You will find a poster and leaflet design which you can photocopy
to use locally in the appendix 5.12.
5.10.1 Generating dialogue and
In preparation for the action you could write some letters to
voice your concerns about GM. You can get a list of addresses
from the genetiX snowball office. You could arrange to meet with
representatives of the company responsible for the release, your
local supermarket manager, your MP. These letters and meetings
will open dialogue with others in a position to influence the
issue and give space for them to use their power to stop the GM
release site experiments. At least one farmer, in Wiltshire, has
cancelled a proposed contract to plant GM crops after hearing
about the dangers.
Public meetings and debates are an excellent way of informing
people about the arguments around the issue of GM. You could
invite speakers from the various campaigns against GM and from
the GM companies. Create displays detailing arguments against GM
for people to wander around.
5.11 Roles to share
There are a number of tasks which you will need to cover before,
during and after the action. Ideally you should have at least
five people who are doing essential support work i.e. not doing
the hands-on decontaminating. Some support tasks need the
attention of at least one person, others can be doubled up. The
most likely roles for arrest are obviously the decontaminators;
the support members who will be on site are also possible
candidates; whereas support members who are off site should be
almost completely safe.
- People to do the decontamination work of pulling up the GM
plants. We recommend a minimum of two people. Four people is a
good number because you can pair up and work together.
Decontaminators will need to write their statements explaining
why they intend to take action, what they intend to do and how
they will do it - see section 3.2.3.
- Someone to watch and make notes of how the action is carried
out and what happens. If anyone is arrested, this person could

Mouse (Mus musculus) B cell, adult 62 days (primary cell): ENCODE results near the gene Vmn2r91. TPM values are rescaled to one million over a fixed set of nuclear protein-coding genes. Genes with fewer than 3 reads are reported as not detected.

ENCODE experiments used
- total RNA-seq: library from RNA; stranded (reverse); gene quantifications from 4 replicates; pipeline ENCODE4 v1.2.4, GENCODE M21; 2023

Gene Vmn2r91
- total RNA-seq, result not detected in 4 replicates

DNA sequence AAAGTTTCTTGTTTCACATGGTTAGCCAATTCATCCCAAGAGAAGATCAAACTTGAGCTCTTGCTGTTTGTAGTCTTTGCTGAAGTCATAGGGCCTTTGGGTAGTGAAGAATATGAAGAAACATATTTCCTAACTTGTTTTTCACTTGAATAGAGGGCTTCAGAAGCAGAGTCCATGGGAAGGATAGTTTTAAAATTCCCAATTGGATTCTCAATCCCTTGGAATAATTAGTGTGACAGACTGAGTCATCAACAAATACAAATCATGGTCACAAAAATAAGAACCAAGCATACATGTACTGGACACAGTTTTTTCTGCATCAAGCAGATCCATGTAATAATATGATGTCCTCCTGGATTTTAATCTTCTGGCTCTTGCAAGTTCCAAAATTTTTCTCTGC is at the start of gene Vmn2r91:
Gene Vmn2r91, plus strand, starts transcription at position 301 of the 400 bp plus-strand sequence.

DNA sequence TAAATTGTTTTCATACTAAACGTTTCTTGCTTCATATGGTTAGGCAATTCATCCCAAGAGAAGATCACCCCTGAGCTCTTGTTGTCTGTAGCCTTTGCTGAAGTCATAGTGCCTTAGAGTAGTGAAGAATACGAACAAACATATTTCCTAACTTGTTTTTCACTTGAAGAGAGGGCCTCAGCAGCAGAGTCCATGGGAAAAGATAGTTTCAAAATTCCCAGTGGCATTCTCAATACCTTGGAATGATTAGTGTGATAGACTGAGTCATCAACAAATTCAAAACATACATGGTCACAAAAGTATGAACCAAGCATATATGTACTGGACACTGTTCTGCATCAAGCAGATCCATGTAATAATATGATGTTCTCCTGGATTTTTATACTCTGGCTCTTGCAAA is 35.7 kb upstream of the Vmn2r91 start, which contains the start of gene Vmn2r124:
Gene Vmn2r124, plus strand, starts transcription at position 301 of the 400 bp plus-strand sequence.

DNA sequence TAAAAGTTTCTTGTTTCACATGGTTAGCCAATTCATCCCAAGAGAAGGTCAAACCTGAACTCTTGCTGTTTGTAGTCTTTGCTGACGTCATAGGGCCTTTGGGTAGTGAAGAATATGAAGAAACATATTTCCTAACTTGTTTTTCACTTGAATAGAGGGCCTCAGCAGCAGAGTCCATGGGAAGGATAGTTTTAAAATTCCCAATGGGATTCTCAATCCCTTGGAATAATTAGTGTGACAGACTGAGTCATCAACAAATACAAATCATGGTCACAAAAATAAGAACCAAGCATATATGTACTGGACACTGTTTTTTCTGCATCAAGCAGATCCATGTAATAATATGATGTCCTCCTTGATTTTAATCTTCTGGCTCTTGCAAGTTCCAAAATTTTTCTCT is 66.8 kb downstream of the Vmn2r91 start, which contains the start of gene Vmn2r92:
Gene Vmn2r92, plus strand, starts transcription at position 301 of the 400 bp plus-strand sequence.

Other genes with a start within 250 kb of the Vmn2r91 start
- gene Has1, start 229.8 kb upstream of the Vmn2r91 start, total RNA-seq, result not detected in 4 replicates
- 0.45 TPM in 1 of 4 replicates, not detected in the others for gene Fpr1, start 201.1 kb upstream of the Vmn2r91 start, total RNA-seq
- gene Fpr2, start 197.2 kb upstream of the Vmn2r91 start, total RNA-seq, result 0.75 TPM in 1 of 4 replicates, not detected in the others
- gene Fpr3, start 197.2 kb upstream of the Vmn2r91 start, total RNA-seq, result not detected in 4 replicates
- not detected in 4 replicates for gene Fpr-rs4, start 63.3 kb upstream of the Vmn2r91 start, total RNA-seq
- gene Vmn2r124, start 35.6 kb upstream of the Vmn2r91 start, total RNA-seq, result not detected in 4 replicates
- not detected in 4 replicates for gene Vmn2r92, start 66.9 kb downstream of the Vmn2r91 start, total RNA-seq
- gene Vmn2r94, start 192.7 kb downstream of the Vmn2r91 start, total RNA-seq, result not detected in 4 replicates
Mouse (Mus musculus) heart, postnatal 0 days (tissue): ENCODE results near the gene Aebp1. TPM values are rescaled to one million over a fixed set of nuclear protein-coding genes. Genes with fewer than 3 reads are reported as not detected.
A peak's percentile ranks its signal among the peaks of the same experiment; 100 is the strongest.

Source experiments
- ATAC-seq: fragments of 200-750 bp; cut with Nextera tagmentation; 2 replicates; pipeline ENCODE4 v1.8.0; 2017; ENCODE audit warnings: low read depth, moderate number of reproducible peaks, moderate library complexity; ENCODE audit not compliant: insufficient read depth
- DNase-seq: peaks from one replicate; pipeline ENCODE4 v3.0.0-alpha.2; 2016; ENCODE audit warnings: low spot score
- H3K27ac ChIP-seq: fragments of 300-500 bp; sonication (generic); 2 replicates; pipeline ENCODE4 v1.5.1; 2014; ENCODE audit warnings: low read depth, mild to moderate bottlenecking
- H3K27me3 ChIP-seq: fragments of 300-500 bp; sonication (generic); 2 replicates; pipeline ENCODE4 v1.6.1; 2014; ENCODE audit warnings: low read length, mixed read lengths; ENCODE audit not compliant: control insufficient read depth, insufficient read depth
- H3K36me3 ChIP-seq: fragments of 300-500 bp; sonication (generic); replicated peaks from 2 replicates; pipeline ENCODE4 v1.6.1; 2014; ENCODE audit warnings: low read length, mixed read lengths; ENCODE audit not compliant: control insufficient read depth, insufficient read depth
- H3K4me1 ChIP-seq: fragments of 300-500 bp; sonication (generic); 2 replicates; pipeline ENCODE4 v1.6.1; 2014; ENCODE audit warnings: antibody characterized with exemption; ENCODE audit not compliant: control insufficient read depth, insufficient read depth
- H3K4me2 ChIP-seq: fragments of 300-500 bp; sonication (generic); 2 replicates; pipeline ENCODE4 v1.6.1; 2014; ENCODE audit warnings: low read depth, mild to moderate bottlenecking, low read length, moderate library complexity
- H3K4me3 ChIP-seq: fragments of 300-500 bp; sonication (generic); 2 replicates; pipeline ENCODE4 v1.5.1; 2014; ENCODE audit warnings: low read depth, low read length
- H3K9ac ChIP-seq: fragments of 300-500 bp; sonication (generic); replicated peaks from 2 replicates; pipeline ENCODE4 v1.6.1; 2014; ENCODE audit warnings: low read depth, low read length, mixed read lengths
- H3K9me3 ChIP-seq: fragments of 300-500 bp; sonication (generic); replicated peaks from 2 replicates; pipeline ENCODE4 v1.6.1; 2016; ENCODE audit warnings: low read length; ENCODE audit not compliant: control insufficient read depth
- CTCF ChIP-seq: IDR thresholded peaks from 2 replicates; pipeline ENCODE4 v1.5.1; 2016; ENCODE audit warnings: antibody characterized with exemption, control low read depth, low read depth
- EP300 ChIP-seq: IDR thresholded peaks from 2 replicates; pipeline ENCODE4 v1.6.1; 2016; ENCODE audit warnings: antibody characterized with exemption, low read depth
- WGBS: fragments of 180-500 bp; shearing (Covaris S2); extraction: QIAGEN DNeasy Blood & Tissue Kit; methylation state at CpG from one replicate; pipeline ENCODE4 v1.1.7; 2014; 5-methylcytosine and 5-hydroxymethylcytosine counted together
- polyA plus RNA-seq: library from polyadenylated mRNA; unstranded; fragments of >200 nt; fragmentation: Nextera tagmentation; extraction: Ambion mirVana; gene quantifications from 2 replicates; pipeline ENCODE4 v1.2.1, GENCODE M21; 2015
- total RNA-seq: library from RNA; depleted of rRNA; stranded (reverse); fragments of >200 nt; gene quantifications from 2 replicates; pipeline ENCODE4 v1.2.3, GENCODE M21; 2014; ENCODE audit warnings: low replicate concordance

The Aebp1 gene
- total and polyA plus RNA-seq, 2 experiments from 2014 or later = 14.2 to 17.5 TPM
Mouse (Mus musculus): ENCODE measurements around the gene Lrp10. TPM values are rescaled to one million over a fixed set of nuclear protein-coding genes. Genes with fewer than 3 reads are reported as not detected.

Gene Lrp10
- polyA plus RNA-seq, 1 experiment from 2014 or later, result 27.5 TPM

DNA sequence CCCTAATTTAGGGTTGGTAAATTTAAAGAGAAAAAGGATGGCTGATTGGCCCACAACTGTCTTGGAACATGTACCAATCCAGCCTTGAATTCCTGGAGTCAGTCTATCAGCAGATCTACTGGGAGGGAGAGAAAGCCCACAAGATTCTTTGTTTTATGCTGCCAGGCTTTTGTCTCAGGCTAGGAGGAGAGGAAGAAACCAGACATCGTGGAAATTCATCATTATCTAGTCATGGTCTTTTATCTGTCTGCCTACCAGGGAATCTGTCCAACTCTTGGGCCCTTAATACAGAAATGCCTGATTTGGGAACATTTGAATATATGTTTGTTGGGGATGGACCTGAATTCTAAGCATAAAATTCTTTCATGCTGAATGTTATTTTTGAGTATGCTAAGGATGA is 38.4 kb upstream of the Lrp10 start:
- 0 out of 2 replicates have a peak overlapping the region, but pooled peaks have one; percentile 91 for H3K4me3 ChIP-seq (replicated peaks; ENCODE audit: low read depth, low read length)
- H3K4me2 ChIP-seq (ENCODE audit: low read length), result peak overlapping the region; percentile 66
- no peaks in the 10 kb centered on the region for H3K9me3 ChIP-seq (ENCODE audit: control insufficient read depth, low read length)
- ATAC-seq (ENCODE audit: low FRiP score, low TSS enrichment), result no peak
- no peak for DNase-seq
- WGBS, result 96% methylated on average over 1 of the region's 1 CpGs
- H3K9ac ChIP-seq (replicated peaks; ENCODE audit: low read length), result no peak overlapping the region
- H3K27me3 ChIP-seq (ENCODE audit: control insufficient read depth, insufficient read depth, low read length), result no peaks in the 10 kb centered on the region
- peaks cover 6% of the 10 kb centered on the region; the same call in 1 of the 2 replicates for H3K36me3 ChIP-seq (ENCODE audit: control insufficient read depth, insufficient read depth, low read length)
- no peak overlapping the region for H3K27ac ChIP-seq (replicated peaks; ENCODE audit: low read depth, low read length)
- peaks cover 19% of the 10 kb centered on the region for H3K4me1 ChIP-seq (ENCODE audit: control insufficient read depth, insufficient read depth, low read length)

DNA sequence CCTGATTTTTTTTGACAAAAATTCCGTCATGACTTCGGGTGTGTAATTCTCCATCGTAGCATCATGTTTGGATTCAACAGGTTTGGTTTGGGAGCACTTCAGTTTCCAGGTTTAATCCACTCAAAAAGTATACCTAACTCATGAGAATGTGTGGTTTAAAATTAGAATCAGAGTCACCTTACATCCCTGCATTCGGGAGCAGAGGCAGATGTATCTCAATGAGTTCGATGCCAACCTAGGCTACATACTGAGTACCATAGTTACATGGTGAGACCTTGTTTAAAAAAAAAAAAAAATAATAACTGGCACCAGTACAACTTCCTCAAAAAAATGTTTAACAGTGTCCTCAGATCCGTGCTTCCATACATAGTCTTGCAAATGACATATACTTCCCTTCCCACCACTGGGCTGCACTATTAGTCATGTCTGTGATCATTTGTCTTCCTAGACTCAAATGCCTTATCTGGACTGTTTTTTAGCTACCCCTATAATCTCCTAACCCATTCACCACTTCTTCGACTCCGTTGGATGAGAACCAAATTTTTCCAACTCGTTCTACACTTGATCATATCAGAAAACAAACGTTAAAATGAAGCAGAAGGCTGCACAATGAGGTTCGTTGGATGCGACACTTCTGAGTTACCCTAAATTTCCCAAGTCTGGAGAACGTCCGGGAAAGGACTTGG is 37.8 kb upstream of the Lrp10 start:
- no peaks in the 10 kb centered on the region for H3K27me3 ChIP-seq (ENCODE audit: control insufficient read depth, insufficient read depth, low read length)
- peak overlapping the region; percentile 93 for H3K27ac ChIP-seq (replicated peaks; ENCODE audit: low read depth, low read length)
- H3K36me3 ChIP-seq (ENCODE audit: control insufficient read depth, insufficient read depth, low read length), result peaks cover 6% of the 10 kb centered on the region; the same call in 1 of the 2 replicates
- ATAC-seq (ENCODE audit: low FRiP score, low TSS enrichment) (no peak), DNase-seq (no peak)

act as a witness in court and the notes could be very valuable.
You can use these notes if they are signed and dated on the day
of the action. See appendix 5.11 for guidance on observing
- Someone to take photographs and film the action for use by
- Someone to liaise with the police, to explain what is
happening, to reassure and calm any potentially difficult
- Two people (preferably a man and a woman) to inform the
farmer that the action is about to happen or is happening.
- Someone to support people who have been arrested, to wait at
the police station for their release, send them newspapers,
chocolate and notes of support whilst they are being held.
- Someone to stay away from the action and be a contact person
near a phone in order to do press work. It is helpful if the
group can keep in contact with this person via a mobile phone and
keep them updated about what is happening. This person can also
contact a solicitor of the group's choice if there are any
arrests and contact anyone whom the decontaminators want to be
kept in the picture.
- Everyone who hasn't been arrested should be prepared to give
support, both emotional and practical, to anyone who has,
throughout the court hearings and through any situations which
arise from these. See section 6.1.8 for further
Support Roles, though outside the media spotlight are crucial
to a successful action.
Shown left-to-right: Film maker, Police Liaison, Farmer Liaison,
Action Observer, Photographer.
Second genetiX snowball 18th July 1998. Photo: Paul
5.12 Preparing your
All the equipment you take to the action is an opportunity to
give a message about your action. You could make a banner or some
flags (which are quick and easy to erect). Avoid tools which
might give a scary message - like scythes. Brightly coloured
headscarves or hats look more friendly than hoods. We decorated
our protective clothing and hand tools. We didn't wear masks
because we thought they made it very difficult to communicate
See appendix 5.12 for a complete checklist list of equipment and
where to obtain things.
George Monbiot's media guide in appendix 5.13 and press releases
from the first snowball action in appendix 4.3.
5.14 The scene of their
Before the day of the action work out a programme for the day
which includes when, how, who and what will happen. Start by
going through a checklist of what you need to take (see appendix
5.12), have all your transport details fine tuned and give some
thought to each stage of the action.
These plans will be made according to an ideal scenario. However,
it is worth going through some contingency plans. There are so
many possible scenarios that the best way to deal with them all
might be to work out a system for emergency decision making.
Practice making decisions quickly and role play some scenarios.
What will you do if the bus doesn't show up, if somebody in a
crucial role cannot make it at the last minute, if the police are
already there when you arrive, if the farmer has harvested the
Prepare for action: gloves, protective clothing
Photo: Nick Cobbing